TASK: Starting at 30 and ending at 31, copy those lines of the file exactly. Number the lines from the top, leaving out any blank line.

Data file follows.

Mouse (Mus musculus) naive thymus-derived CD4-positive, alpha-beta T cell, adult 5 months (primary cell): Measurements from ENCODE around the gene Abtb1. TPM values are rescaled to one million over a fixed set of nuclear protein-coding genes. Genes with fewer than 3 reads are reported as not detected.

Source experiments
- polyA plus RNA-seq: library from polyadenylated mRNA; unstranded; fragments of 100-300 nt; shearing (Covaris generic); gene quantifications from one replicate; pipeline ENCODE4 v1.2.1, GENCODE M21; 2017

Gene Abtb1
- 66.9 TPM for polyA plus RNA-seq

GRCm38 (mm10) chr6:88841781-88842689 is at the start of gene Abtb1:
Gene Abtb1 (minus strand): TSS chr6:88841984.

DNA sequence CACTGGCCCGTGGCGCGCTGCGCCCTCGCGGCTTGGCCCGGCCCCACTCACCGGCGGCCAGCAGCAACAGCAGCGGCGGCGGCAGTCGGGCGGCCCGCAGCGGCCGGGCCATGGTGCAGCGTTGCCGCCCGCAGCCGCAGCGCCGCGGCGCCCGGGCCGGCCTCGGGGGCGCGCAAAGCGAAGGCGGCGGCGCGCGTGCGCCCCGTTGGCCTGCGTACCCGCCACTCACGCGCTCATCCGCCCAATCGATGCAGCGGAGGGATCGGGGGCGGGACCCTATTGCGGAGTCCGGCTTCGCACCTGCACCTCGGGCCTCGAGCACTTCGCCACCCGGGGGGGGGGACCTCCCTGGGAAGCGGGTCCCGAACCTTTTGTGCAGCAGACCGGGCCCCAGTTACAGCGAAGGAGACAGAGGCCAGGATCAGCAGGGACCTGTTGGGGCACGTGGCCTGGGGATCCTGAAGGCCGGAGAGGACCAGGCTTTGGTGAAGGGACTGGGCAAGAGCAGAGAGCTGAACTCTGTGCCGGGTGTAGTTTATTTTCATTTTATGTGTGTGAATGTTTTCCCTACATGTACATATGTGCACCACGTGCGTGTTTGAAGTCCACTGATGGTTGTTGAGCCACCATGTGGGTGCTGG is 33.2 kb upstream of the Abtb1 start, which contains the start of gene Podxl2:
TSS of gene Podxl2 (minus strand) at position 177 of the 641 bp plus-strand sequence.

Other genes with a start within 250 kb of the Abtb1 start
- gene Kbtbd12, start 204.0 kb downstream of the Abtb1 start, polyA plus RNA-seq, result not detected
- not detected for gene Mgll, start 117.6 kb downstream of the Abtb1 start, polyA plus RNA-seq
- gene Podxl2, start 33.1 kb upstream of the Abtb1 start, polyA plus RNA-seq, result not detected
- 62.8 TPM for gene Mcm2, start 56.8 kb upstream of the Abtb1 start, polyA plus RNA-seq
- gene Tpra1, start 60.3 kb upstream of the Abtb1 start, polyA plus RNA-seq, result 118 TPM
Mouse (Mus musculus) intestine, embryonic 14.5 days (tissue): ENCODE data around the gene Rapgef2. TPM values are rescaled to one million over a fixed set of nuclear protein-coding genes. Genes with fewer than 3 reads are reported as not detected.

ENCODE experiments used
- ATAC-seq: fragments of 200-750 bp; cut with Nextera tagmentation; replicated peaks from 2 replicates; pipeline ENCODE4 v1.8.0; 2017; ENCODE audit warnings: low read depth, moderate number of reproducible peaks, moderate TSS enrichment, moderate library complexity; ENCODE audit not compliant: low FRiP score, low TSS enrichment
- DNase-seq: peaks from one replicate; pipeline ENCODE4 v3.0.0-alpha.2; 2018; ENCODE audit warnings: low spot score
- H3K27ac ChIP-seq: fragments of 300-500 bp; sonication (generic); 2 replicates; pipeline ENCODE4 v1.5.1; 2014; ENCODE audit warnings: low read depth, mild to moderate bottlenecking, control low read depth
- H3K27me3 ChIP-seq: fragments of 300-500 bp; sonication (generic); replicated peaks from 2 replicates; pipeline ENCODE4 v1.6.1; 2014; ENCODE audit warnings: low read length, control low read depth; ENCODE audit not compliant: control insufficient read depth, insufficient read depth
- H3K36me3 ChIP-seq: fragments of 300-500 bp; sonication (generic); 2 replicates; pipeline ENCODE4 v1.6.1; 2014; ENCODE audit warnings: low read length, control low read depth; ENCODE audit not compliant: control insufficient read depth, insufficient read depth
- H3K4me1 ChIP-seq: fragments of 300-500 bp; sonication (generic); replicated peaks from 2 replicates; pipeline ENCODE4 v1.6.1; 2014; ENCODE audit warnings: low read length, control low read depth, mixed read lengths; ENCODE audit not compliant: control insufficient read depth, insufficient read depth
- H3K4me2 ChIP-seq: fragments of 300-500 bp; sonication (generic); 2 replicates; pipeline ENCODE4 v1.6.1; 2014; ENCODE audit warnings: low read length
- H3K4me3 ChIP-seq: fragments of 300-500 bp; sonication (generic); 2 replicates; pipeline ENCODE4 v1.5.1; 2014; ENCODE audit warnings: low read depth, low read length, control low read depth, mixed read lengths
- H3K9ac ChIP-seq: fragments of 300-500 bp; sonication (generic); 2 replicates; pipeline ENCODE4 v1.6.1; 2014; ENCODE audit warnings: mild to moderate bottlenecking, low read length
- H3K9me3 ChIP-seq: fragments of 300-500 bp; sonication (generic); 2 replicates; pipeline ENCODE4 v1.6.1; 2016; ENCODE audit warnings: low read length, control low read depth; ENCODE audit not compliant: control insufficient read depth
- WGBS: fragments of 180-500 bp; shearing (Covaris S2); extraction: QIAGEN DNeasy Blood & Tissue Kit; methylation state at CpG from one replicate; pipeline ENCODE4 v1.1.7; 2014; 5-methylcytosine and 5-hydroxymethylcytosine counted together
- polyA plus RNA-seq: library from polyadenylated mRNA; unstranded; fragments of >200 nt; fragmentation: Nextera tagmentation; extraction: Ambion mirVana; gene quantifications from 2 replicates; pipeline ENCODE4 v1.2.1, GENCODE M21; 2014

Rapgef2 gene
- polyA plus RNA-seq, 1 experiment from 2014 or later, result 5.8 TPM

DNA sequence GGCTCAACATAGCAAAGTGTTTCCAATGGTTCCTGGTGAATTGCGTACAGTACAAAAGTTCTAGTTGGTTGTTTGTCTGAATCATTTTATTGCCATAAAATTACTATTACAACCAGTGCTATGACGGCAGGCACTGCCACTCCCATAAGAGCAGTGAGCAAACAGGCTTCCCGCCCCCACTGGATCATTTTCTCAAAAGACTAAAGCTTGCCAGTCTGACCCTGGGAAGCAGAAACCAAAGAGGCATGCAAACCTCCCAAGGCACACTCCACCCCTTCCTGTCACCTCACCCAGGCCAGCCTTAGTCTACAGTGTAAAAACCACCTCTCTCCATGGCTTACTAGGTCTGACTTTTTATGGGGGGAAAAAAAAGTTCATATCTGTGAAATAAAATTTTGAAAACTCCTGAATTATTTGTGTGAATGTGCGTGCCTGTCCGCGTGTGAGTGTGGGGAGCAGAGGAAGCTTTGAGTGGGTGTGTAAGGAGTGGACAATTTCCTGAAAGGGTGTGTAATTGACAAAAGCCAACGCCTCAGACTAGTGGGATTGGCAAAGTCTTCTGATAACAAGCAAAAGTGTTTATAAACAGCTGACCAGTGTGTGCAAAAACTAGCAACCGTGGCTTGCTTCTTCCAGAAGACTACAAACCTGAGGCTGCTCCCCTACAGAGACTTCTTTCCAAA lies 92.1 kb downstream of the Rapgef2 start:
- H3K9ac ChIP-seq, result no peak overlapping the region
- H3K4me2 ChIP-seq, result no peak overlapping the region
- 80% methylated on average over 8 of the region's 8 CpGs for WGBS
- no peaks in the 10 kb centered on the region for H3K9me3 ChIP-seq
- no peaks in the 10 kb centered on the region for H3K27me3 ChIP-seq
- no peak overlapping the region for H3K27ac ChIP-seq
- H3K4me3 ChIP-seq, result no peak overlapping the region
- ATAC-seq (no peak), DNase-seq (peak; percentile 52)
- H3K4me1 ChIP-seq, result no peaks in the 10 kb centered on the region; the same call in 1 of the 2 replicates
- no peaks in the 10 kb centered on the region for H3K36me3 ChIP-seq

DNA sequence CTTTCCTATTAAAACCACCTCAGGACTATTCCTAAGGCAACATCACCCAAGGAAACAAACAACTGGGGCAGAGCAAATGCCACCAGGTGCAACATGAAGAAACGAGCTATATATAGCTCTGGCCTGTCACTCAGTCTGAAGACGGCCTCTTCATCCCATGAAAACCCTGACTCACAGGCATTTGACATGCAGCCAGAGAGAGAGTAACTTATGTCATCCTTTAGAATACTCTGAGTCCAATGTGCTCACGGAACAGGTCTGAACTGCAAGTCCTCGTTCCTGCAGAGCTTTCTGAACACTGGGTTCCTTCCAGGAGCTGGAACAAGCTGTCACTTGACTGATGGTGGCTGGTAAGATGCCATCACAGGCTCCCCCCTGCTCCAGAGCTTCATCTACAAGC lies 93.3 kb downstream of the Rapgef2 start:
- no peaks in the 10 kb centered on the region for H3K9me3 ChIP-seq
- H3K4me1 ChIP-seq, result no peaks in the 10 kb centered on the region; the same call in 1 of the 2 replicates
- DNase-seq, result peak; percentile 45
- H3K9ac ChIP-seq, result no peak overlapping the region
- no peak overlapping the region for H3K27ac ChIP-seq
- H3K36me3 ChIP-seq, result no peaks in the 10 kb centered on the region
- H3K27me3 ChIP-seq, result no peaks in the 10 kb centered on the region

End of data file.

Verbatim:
Rapgef2 gene
- polyA plus RNA-seq, 1 experiment from 2014 or later, result 5.8 TPM